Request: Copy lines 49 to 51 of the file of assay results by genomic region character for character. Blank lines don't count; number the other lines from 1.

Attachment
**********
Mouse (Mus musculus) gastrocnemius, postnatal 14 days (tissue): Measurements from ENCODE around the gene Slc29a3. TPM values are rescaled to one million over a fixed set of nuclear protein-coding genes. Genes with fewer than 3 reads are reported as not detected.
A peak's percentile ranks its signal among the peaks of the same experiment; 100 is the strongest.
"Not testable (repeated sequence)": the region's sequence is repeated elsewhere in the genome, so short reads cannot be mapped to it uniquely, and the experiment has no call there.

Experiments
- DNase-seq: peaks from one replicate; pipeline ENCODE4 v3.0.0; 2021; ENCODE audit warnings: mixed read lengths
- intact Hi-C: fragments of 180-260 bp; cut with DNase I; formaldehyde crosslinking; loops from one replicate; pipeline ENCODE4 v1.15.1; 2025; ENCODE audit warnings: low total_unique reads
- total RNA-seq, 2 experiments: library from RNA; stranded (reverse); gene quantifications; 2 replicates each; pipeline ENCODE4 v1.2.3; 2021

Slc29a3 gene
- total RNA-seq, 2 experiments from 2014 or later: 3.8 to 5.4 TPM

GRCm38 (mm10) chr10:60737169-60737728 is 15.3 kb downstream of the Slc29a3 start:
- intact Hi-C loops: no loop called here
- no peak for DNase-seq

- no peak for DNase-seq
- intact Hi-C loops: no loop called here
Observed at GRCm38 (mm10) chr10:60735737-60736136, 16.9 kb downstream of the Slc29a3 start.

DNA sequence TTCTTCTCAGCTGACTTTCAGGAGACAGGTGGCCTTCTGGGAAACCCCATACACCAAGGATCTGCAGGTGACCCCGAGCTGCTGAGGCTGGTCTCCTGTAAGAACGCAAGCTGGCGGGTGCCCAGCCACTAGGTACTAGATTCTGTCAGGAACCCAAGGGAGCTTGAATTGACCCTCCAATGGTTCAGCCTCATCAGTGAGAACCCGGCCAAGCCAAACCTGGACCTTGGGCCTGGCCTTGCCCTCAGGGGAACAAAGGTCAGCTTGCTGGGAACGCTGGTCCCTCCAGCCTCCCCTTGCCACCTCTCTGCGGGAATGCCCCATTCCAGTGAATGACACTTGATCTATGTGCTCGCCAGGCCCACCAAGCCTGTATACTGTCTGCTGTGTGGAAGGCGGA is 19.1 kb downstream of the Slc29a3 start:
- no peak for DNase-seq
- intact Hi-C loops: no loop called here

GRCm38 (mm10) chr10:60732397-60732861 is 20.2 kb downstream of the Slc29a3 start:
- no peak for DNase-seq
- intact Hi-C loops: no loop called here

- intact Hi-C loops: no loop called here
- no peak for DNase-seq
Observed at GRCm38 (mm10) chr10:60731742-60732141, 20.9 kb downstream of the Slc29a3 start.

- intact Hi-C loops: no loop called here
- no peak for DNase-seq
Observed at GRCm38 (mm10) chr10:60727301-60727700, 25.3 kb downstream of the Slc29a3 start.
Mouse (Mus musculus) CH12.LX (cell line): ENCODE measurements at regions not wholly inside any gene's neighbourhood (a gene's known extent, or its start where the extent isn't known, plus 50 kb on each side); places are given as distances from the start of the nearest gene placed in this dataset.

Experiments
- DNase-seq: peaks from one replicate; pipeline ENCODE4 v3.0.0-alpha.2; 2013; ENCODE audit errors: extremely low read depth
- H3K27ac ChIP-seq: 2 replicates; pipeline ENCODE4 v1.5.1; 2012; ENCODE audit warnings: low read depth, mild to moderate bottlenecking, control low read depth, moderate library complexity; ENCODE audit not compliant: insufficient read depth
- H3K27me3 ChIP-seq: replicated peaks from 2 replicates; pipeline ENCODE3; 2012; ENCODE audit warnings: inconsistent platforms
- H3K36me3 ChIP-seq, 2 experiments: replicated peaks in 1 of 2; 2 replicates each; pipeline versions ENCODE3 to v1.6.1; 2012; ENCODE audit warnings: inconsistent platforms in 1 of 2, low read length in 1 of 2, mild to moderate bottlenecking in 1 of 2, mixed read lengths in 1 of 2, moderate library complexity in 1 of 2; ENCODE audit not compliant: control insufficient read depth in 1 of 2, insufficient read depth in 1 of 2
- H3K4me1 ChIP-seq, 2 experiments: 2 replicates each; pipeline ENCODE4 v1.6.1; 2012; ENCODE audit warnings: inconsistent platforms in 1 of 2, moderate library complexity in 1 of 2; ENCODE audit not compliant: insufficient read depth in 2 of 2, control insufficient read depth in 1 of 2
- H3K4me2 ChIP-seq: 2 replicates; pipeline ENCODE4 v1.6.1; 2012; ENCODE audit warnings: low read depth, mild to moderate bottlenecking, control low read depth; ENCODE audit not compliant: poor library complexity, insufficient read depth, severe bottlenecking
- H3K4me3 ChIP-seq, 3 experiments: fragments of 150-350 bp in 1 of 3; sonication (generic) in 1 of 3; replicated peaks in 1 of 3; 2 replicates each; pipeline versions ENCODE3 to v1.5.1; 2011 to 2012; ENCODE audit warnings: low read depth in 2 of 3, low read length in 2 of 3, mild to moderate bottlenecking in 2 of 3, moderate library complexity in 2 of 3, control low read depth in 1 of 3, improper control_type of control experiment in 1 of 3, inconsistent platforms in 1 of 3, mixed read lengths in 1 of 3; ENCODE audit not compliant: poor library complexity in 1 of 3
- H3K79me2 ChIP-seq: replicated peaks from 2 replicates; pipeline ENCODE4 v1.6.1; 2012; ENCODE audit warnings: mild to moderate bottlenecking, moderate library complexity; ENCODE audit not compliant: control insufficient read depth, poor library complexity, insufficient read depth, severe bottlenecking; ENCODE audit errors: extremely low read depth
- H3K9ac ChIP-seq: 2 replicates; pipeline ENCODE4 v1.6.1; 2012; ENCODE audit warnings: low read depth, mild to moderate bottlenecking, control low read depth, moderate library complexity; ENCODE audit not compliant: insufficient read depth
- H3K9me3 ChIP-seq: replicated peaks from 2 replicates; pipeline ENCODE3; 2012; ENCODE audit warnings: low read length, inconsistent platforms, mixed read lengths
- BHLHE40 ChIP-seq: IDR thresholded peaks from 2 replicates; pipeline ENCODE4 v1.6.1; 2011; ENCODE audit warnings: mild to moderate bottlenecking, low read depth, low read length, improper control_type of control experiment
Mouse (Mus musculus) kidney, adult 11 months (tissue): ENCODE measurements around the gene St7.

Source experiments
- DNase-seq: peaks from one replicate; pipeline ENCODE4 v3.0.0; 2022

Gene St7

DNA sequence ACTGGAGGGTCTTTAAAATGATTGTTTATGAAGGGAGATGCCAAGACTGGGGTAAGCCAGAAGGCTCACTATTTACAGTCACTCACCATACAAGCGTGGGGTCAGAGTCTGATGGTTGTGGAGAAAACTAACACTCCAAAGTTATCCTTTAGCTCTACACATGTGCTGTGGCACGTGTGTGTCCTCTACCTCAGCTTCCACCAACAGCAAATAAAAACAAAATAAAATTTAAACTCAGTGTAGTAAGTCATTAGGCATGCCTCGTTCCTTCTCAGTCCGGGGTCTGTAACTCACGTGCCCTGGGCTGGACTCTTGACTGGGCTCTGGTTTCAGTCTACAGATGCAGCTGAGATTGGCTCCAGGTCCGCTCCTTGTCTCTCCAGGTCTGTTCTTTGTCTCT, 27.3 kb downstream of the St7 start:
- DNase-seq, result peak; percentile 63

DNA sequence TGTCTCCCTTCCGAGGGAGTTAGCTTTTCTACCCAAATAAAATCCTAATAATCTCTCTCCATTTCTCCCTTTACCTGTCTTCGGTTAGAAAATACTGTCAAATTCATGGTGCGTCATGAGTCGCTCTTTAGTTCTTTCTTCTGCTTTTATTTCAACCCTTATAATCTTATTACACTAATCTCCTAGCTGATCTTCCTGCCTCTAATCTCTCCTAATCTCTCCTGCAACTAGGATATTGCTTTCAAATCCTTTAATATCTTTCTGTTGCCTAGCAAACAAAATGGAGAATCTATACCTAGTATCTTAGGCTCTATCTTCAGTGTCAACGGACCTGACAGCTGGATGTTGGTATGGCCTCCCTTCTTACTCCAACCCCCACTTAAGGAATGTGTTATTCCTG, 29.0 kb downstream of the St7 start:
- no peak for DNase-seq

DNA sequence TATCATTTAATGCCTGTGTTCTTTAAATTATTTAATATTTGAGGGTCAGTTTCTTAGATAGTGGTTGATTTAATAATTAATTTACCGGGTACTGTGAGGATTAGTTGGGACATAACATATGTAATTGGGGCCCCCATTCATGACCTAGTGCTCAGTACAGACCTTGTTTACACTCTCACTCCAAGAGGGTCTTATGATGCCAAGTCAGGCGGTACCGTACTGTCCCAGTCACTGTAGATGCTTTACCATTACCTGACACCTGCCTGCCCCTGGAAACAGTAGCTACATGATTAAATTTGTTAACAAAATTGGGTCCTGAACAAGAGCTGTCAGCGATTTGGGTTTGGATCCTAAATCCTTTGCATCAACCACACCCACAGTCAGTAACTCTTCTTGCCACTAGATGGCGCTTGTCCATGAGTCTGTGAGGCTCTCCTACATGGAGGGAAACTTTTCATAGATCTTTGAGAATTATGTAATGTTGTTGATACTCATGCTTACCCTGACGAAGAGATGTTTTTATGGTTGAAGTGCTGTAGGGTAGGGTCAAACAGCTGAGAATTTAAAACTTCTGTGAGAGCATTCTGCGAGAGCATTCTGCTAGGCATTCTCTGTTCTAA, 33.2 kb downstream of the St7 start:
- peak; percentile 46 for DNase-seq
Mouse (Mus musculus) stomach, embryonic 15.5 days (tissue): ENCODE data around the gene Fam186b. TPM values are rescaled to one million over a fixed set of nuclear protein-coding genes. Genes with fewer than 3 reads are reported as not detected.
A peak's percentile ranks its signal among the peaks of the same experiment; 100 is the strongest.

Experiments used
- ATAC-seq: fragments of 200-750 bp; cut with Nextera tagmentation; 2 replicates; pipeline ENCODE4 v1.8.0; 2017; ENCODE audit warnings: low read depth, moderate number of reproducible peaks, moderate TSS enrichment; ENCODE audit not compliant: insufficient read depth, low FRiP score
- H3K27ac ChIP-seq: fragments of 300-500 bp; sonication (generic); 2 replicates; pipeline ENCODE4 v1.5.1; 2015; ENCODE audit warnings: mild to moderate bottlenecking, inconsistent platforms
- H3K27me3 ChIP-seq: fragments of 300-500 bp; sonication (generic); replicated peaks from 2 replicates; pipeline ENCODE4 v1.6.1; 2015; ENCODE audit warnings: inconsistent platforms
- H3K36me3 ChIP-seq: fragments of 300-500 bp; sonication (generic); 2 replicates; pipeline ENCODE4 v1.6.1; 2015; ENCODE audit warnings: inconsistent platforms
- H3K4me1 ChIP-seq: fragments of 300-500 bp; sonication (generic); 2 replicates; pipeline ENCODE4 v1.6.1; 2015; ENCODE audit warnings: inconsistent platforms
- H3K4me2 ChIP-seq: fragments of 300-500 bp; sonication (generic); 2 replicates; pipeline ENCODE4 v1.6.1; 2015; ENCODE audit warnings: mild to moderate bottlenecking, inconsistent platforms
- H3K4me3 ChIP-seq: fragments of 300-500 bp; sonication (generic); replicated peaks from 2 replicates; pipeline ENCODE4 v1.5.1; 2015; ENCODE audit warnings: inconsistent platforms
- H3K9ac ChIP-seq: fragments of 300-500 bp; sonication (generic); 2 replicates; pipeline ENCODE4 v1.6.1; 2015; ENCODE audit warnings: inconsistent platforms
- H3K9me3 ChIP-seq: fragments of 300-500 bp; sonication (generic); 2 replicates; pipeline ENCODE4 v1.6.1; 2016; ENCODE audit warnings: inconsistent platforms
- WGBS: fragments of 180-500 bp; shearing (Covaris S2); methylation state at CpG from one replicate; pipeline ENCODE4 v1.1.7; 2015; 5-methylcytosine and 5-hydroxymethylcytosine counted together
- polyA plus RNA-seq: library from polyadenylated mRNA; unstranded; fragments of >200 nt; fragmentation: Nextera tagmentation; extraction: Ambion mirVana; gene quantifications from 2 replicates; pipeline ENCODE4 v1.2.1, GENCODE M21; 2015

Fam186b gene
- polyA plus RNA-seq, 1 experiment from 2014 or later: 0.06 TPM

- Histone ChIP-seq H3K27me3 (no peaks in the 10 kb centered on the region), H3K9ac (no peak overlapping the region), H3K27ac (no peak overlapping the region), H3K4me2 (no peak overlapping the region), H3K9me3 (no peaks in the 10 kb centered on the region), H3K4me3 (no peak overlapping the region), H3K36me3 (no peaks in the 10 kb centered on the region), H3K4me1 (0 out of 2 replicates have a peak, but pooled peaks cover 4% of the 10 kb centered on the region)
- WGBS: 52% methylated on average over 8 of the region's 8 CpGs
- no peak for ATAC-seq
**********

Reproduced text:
DNA sequence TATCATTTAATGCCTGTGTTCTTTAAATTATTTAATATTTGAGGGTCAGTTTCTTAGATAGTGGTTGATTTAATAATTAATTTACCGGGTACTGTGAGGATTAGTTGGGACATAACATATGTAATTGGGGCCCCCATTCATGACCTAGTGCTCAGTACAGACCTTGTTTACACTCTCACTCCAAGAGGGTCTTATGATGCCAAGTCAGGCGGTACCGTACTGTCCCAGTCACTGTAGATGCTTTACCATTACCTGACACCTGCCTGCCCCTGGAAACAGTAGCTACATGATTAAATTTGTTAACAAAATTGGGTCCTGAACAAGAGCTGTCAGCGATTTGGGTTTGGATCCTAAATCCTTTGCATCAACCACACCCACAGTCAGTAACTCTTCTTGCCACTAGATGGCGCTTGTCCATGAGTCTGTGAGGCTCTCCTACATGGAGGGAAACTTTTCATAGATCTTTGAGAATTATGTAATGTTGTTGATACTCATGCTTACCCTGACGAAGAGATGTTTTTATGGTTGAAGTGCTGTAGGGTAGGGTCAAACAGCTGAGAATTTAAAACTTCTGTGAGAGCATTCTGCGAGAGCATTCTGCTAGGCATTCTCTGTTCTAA, 33.2 kb downstream of the St7 start:
- peak; percentile 46 for DNase-seq
Mouse (Mus musculus) stomach, embryonic 15.5 days (tissue): ENCODE data around the gene Fam186b. TPM values are rescaled to one million over a fixed set of nuclear protein-coding genes. Genes with fewer than 3 reads are reported as not detected.